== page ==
Valentine’s Day is coming up this week and for many instead of feeling excited about a romantic evening, they feel pressure! Feeling trepidations about a highly publicized day of romance is definitely understandable. But on the other hand, Valentine’s Day is an opportunity for couples to strengthen their relationship. That in and of itself is valuable but from a financial planner’s point of view, it’s also an investment.
People who are married for the long term are wealthier. Researcher’s from Ohio State’s Human Resource Research found that divorce reduces a person’s wealth by 77% (compared to a single person) but a person who is married for the long term had 93% more wealth then the single person. This was much more than just adding two people’s wealth together. There is definitely a financial case for staying married.
As all of us who are in long term committed relationships know, it takes work. Valentine’s Day is one of those golden opportunity days each year where a little effort goes a long way (another day is your loved one’s birthday, of course). My husband and I usually celebrate Valentine’s Day with flowers arriving for me and some mushy cards opened before a candlelight dinner at home (my husband is an amazing cook). One year, I was having a tough time in my life – I don’t remember the circumstances — and on Valentine’s Day a huge (I mean massive) beautifully wrapped gift basket was placed in front of me. It included all kinds of pampering things that I love.
Since I can never turn off the financial planner in me, I started to mentally add up the items and thought to myself, “This must have cost a fortune.” I remember looking up at my husband with a tear flowing down my cheek and said, “I really need this. Thank you so much.”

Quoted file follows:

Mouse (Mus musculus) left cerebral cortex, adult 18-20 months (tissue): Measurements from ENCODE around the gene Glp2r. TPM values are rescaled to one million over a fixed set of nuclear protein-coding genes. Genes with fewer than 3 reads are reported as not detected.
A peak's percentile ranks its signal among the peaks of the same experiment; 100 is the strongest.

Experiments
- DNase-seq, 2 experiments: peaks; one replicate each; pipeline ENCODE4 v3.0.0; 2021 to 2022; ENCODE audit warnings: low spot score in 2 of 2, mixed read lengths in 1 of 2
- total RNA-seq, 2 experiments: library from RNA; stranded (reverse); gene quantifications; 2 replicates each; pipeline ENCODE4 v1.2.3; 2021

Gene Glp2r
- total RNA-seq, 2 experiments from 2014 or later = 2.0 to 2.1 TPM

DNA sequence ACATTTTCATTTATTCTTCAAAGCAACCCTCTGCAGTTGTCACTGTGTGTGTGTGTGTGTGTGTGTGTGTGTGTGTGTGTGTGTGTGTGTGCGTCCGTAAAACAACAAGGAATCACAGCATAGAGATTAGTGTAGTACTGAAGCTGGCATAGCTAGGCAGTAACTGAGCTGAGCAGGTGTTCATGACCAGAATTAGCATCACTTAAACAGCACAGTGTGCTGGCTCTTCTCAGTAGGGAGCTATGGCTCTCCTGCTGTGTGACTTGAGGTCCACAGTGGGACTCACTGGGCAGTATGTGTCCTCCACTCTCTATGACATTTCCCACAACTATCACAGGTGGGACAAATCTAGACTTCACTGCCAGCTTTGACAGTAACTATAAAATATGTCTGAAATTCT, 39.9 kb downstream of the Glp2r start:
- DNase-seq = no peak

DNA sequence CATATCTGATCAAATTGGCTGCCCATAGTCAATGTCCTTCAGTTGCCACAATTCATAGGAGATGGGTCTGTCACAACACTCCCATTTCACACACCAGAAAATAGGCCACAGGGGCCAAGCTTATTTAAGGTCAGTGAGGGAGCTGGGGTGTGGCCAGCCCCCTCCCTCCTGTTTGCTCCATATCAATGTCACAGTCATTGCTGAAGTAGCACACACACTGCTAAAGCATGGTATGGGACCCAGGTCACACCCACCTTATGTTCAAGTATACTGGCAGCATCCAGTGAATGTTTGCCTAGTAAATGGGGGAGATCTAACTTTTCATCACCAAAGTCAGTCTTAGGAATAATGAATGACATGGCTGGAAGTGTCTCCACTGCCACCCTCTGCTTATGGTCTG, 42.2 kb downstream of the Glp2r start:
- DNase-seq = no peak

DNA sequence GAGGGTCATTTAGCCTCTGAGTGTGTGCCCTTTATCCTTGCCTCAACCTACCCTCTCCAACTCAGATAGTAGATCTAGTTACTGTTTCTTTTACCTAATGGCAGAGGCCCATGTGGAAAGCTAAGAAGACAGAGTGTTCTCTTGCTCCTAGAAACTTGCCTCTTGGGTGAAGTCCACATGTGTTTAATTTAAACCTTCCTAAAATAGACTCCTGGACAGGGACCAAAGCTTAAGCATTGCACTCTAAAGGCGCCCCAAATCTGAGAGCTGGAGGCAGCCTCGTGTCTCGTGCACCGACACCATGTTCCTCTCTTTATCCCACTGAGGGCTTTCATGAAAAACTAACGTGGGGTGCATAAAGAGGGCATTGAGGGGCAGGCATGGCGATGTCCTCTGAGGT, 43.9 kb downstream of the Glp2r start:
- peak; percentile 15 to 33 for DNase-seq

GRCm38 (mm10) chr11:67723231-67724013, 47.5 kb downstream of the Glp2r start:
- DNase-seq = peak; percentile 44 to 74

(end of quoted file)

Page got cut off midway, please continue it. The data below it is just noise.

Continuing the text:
Whatever he spent that year was well worth it. He made an investment in our relationship that I remember to this day and it was probably 10 years ago. If he did that every year, it would fall flat but a well timed gift with some thought behind it hit the mark.
How can you hit the mark this year with your loved one? First consider what THEY like to receive and not necessarily what you like to give. A few years back, I read a book called the Five Love Languages by Gary Chapman. The premise is that we all speak a different language when it comes to expressing love. The five love languages he highlights are:
Words of Affirmation — Acts of Service –Physical Touch–Quality Time–Receiving Gifts
Some people are gift givers – they love to give and receive gifts while others give service, they like to do things for others. A guy who speaks the language of service may fix a leaky faucet and change the oil in the car for his wife who may be a “gift lover” and not realize that he is saying “You are super important to me.”
Think about which one your loved one might be then give them a gift, do something for them, spend time with them, hold their hand or whatever it is THEY like. In other words, if you are an “act of service” kind of a guy and your special someone is a”receiving gifts” kind of person, then pick up something in a little box with a bow on it. If your special someone is a “quality time” person, that gift will fall flat. Instead, plan an adventure together doing something they particularly like such as hiking or going to a museum. Have no clue? You can take a “love language” test here.
The main point is whatever you do, it will most likely be worth it.